Finn Allen has announced himself to the cricketing world before the young opener joins up with the superstars of the game in the Indian Premier League.
In just his third match for the Black Caps, Allen smashed 71 off 29 deliveries to set-up New Zealand's 65-run win over Bangladesh in the rain-shortened third Twenty20 international at Eden Park.
Allen, 21, brought up his 50 from just 18 balls, the Black Caps' equal second fastest T20 international half century and showed his full array of shots.
It followed a break-out season for the Wellington Firebirds in the domestic Super Smash T20 competition, in which he was the top run-scorer, scoring a staggering 512 runs at a strike-rate of 193.94.
He will now head to India where he will join Black Caps pace bowler Kyle Jamieson, India captain Virat Kohli, Australian all-rounder Glenn Maxwell and prolific South African batsman AB de Villiers at Royal Challengers Bangalore.
"With all of the games I play I want to have the same brand and approach it in the same aggressive way," Allen said.
"It's made me realise or want to learn to have more options. Get in similar positions, look to be dominant, but have more than one option for a particular delivery."
Allen's international career got off to a rocky start, with the Aucklander dismissed for a golden duck in the first T20 against Bangladesh in Hamilton on Sunday.
"T20 is a fickle game. I was gutted obviously a lot of people had come down to watch and I obviously had high expectations for myself.
"But the team won at the end of the day and I was there to celebrate and pretty happy for the guys to get across the line,
"There was a bit of disappointment but I was pretty keen to get stuck in for the next game and pretty lucky that there was just a day in between."
His second opportunity came in Napier, where Allen showed a glimpse of his talents, scoring 17 from 10 with his first international runs coming by way of a reverse hit.
"For me it was just about being fearless and continuing to be like that from the Super Smash, obviously that fear of not getting out and wanting to take it to the opposition.
"I felt like that is a shot of worked on a lot to left-arm spin this summer and I thought it's a shot I play a lot so why not pull it out you know, it doesn't matter the situation.
"I could have easily thought I haven't scored a run yet just get one under the belt, but I felt like it was the best option for me.
"Talking to Gup (fellow Black Caps opener Martin Guptill) at the other end he said 'back yourself, back your skills' and I went for it."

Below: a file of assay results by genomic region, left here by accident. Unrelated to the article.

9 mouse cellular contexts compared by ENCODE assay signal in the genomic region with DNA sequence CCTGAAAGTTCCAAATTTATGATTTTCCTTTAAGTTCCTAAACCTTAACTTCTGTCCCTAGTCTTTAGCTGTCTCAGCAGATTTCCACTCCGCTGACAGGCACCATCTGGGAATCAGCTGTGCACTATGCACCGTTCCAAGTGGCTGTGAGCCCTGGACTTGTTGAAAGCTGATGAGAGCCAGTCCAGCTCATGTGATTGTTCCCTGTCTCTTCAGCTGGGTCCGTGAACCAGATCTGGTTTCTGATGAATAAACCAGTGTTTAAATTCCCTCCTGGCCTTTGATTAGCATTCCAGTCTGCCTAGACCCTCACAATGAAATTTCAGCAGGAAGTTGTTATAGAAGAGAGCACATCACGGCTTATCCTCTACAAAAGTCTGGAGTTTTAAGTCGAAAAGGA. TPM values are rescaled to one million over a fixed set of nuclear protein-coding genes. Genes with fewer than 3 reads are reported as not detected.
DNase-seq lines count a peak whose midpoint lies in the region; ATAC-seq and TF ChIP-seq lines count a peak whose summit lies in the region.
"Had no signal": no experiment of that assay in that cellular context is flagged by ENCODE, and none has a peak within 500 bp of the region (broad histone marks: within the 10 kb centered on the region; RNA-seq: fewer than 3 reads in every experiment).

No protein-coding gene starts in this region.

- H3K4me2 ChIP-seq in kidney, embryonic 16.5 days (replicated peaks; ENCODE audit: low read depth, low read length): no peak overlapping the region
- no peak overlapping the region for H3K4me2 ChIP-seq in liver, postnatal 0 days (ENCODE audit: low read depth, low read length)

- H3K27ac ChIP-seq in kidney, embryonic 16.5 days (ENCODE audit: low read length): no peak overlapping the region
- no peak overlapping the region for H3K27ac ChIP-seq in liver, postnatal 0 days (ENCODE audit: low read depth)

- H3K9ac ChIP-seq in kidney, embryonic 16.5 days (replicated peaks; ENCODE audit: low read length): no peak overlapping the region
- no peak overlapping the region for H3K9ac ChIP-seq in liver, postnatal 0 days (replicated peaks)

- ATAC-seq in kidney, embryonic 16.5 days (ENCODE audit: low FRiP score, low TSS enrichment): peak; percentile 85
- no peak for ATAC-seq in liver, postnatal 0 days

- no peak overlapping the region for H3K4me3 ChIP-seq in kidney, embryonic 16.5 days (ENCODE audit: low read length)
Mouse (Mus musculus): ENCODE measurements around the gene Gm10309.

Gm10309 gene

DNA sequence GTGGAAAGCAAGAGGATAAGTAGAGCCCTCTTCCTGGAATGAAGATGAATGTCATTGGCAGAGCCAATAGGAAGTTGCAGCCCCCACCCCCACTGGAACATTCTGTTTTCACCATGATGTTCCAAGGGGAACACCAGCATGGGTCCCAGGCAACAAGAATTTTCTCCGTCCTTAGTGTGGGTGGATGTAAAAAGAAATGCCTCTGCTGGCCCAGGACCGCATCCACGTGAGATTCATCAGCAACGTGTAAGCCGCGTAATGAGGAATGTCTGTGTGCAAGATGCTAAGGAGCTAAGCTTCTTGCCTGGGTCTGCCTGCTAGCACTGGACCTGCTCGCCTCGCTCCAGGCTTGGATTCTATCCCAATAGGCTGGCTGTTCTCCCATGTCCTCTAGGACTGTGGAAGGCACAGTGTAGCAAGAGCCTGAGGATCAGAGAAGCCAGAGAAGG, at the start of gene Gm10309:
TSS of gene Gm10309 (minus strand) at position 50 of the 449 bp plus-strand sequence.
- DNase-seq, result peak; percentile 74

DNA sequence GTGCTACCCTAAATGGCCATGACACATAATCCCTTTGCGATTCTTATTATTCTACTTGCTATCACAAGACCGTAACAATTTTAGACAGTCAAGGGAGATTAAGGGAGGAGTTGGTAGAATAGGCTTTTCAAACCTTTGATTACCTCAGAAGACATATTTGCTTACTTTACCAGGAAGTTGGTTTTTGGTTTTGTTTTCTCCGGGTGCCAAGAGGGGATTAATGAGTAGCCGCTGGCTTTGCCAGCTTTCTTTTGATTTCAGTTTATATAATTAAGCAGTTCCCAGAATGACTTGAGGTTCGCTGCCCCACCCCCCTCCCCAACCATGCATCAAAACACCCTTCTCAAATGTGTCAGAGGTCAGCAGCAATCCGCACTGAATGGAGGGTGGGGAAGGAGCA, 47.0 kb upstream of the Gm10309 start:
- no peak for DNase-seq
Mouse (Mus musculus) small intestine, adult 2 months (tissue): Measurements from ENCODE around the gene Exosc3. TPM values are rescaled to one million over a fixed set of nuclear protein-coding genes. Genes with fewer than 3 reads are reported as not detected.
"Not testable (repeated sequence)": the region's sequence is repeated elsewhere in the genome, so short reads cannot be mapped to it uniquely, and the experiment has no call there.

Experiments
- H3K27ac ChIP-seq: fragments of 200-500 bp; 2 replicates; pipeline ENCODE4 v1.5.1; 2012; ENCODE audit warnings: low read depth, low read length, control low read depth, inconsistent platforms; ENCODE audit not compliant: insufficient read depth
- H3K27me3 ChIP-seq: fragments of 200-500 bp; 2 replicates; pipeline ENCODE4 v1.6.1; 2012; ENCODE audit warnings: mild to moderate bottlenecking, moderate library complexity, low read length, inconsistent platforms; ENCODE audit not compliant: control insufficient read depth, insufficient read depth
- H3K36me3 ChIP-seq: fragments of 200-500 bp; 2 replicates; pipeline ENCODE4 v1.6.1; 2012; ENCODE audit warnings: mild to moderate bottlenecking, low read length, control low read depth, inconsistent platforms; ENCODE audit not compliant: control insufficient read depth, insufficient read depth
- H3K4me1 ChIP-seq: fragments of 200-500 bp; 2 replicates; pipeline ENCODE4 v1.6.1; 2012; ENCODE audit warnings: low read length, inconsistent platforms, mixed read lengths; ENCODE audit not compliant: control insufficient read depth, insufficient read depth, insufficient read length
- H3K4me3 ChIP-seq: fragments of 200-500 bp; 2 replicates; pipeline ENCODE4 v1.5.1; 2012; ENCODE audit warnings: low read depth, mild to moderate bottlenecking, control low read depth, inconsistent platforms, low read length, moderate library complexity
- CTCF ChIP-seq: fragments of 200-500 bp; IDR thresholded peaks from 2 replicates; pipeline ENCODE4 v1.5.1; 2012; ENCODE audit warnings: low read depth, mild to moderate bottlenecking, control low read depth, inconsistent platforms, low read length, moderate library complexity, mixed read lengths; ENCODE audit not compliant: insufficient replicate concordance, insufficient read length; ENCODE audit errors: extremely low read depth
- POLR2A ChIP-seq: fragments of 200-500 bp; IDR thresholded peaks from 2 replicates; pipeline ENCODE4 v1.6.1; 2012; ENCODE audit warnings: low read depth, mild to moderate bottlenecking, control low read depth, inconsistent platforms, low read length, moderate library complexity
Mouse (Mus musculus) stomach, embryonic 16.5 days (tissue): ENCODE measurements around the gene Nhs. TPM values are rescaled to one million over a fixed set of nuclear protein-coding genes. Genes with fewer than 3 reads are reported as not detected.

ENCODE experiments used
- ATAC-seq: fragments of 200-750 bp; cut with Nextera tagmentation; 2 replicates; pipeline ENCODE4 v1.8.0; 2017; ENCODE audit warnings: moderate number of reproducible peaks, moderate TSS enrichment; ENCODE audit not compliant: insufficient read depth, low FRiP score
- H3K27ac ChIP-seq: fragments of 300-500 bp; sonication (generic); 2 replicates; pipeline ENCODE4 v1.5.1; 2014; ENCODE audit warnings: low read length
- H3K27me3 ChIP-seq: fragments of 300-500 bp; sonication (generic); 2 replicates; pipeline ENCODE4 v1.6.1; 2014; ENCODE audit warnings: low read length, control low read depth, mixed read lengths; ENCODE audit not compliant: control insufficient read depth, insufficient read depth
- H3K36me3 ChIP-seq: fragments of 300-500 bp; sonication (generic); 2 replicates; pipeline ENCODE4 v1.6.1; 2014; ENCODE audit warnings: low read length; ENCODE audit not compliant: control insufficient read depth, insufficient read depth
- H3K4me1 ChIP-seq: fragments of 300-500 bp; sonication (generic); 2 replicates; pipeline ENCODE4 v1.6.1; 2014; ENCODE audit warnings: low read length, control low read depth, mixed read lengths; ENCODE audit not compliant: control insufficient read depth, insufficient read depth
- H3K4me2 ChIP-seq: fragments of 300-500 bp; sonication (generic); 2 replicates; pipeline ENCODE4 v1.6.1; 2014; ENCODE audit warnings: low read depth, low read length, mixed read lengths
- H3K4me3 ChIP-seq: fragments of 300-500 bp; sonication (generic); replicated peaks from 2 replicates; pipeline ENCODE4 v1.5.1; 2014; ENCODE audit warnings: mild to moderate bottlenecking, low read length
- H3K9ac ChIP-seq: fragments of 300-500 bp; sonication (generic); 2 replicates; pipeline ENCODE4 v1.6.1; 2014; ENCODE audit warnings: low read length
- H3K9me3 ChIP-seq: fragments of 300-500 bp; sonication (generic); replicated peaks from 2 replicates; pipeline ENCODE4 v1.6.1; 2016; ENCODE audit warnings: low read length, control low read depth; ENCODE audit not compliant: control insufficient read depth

The reverse hit was a shot he developed in the Super Smash when he was preparing to face Black Caps left-arm spinner Mitchell Santner.
"I think I spent two or three days in the net sessions batting left-handed almost to the spinners. And luckily it came off and kept going from there."
Allen brought out the shot once more at Eden Park to get off the mark in the series finale.
"Again I just felt like it was a good option you know the whole field was up. I knew roughly what he was going to try and bowl and I thought it was a good match-up for me.
"Again Gup said 'back yourself, it's a shot you play a lot so play it' so luckily it came off and we went from there."
Allen has relished opening with Guptill who he says is "unreal to bat with".
"He's obviously got so much experience and he knows his game so well and his calming influence on me sort of helps me to stay focused and watch the ball.
"And watching him hit some of those shots. He hits the ball pretty far you know. It almost makes it easier for me because he dents the bowlers' confidence as well so it's awesome opening up with him."
And he will look back on his first week in international cricket with fondness.
"It's been awesome. I definitely didn't think it would be this easy to integrate into an international side like it has.
"I think it just shows how good the group is and what a good place they're in at the moment.
"Great group of guys as well and the coaching staff make it all very easy fit in and feel comfortable which I think helps particularly for me and my confidence. It allows me to go out and play the way I did. Similar to the way Wellington brought me in."